Manhattan’s newest District Attorney is wasting no time setting the record straight on his office’s priorities.
Just days after officially taking office, Alvin Bragg released a memo outlining a plan with new bail, charging plea and sentencing policies and all the crimes he says his office does not plan to prosecute.
According to CNN, Bragg says the plan will make the city safer and the criminal justice system more fair, though police union leaders are criticizing the plan.
Under Bragg’s plan, marijuana misdemeanors –– including selling more than three ounces, evading public transportation costs, trespassing –– except fourth degree stalking, resisting arrest, prostitution, and certain instances of obstructing governmental administration will not be prosecuted.
For the misdemeanor offenses that typically hand out “desk appearance tickets,” Bragg plans to reroute the consequences to diversion or community-based programs instead. The intent is to help someone who committed the misdemeanor, Bragg said.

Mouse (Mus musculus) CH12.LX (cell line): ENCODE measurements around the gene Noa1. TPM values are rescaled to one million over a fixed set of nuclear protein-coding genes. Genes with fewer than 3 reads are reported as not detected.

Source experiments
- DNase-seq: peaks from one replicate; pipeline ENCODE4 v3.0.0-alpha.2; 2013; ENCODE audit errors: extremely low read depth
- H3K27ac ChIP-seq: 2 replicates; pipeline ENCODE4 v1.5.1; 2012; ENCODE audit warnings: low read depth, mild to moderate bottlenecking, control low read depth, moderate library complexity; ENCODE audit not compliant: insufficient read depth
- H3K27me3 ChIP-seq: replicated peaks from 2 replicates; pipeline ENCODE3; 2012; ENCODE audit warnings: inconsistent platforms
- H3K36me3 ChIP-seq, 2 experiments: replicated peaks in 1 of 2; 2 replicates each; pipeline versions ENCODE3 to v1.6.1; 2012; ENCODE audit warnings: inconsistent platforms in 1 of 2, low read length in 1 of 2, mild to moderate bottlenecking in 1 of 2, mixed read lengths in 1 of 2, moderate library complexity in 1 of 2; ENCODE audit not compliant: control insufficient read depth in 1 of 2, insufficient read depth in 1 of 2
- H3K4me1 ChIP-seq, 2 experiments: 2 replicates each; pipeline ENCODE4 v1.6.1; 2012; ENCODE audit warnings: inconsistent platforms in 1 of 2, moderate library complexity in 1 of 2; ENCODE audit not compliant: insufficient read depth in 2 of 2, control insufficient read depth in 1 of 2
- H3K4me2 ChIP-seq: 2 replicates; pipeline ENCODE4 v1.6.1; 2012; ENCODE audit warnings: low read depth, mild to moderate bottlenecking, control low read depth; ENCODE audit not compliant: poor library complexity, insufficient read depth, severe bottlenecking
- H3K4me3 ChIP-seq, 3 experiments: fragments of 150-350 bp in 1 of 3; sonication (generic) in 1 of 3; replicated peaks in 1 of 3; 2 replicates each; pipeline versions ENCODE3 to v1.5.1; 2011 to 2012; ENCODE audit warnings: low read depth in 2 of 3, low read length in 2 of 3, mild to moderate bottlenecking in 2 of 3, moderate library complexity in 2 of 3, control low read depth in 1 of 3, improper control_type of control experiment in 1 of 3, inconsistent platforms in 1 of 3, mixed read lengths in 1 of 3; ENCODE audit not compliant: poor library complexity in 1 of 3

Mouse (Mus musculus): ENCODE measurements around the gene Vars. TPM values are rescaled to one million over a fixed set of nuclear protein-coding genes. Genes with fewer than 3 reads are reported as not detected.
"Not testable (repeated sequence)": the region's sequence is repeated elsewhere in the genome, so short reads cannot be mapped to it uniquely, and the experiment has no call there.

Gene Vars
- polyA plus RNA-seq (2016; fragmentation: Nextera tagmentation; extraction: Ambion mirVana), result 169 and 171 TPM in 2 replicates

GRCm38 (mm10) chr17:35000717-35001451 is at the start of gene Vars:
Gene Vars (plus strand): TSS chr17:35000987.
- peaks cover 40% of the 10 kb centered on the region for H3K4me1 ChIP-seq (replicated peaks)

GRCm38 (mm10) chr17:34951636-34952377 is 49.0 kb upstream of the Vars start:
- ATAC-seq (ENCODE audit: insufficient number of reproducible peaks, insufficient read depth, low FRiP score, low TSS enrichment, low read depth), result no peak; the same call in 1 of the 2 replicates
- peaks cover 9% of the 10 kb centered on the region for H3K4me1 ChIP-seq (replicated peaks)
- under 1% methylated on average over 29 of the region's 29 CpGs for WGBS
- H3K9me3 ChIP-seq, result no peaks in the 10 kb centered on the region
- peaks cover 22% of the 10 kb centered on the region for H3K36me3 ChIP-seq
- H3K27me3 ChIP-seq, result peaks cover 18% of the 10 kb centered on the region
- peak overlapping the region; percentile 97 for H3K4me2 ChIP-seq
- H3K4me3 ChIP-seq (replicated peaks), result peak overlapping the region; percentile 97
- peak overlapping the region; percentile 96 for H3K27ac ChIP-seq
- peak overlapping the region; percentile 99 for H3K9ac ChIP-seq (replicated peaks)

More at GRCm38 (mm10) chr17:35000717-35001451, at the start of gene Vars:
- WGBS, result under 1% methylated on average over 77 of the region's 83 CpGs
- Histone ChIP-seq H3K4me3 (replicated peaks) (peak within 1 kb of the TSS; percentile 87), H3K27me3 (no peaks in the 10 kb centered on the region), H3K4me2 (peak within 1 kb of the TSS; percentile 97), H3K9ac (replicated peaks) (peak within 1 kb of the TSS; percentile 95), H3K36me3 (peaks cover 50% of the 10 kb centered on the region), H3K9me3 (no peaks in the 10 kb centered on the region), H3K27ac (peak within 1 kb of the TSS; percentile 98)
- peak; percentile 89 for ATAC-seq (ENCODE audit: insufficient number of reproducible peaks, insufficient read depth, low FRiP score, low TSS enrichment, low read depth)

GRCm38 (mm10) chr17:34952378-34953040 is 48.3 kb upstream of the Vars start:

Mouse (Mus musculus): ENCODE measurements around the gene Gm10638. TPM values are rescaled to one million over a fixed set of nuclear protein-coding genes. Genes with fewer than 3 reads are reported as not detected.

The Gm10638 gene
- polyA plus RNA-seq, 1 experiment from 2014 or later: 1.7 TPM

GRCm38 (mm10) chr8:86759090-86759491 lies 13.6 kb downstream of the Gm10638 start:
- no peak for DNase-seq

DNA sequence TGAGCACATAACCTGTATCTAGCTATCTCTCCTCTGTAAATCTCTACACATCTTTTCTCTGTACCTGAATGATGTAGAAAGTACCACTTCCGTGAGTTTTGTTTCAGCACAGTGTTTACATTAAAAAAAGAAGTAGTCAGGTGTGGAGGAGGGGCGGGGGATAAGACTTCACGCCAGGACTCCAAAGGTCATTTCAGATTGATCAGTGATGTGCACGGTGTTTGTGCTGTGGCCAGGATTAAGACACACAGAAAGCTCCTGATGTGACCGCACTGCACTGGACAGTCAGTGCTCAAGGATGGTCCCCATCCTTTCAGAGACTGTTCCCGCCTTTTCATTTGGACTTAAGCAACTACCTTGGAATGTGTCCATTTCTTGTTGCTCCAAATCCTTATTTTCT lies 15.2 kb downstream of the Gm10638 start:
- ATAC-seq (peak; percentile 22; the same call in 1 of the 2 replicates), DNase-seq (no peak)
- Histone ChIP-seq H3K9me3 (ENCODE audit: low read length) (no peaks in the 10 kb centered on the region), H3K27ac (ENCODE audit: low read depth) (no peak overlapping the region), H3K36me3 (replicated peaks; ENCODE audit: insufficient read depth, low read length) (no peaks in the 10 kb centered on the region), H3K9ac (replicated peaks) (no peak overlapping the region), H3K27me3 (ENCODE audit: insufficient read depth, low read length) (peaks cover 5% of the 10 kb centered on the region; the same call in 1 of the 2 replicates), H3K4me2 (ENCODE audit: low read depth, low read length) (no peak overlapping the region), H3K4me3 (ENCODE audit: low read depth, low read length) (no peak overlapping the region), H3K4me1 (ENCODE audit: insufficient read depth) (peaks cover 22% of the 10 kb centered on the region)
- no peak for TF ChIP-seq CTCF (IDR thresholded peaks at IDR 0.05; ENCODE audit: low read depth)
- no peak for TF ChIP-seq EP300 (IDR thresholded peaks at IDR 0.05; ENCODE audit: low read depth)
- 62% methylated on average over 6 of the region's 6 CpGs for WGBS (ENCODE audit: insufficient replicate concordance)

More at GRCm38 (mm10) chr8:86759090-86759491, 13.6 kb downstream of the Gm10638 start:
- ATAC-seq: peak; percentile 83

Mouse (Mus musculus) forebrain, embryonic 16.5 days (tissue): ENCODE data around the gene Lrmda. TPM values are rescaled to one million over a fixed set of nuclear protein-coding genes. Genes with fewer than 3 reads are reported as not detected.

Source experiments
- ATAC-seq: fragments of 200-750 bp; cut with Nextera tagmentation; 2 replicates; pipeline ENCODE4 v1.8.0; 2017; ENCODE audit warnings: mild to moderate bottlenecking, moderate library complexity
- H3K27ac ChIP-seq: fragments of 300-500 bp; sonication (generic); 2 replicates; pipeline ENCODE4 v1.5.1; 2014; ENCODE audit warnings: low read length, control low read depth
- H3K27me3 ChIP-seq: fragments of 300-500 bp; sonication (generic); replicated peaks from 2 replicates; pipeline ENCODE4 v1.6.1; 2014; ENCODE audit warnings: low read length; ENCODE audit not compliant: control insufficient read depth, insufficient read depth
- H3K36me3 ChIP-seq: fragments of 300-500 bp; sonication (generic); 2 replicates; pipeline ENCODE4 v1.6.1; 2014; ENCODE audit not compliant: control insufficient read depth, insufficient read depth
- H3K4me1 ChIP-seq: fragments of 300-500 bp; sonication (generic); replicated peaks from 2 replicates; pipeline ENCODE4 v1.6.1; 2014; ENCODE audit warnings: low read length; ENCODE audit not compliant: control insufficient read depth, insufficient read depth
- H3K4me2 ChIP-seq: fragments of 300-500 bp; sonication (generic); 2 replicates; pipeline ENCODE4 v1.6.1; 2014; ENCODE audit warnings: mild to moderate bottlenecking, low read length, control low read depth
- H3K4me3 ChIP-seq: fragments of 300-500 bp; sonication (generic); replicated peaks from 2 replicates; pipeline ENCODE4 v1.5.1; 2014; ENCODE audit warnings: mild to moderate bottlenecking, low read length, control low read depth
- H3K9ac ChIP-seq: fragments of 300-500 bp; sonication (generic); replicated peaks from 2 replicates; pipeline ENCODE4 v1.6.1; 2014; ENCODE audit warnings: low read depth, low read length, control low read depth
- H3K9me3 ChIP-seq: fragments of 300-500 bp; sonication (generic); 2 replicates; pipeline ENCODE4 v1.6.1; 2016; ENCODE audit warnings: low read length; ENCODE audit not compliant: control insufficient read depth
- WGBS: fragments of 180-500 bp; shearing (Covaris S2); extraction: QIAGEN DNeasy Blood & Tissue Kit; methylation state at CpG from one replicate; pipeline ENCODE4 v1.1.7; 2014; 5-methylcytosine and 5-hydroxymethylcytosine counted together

The Harlem native also has plans to “reserve pre-trial detention for very serious cases,” and wants to limit the number of underage defendants in adult courts.
“Safety is paramount. New Yorkers deserve to be safe from crime and safe from dangers posed by mass incarceration. We will be tough when we need to be, but we will not be seeking to destroy lives through unnecessary incarceration,” Bragg tweeted.
These policy changes not only will, in and of themselves, make us safer; they also will free up prosecutorial resources to focus on violent crime and bigger cases that make us safer.
— Alvin Bragg (@ManhattanDA) January 5, 2022
“These policy changes not only will, in and of themselves, make us safe; they also free up prosecutorial resources to focus on violent crime,” the memo explains.
“Research is clear that, after a certain length, longer sentences do not deter crime or result in greater community safety,” he said, adding that the office will make greater use of “restorative justice programming” in its work.
Police union leaders said they plan on taking their issues with the plan to Bragg and are mainly concerned that the language of the plan might send the wrong message.
“There are already too many people who believe that they can commit crimes, resist arrest, interfere with police officers and face zero consequences,” PBA president Patrick Lynch said in a statement.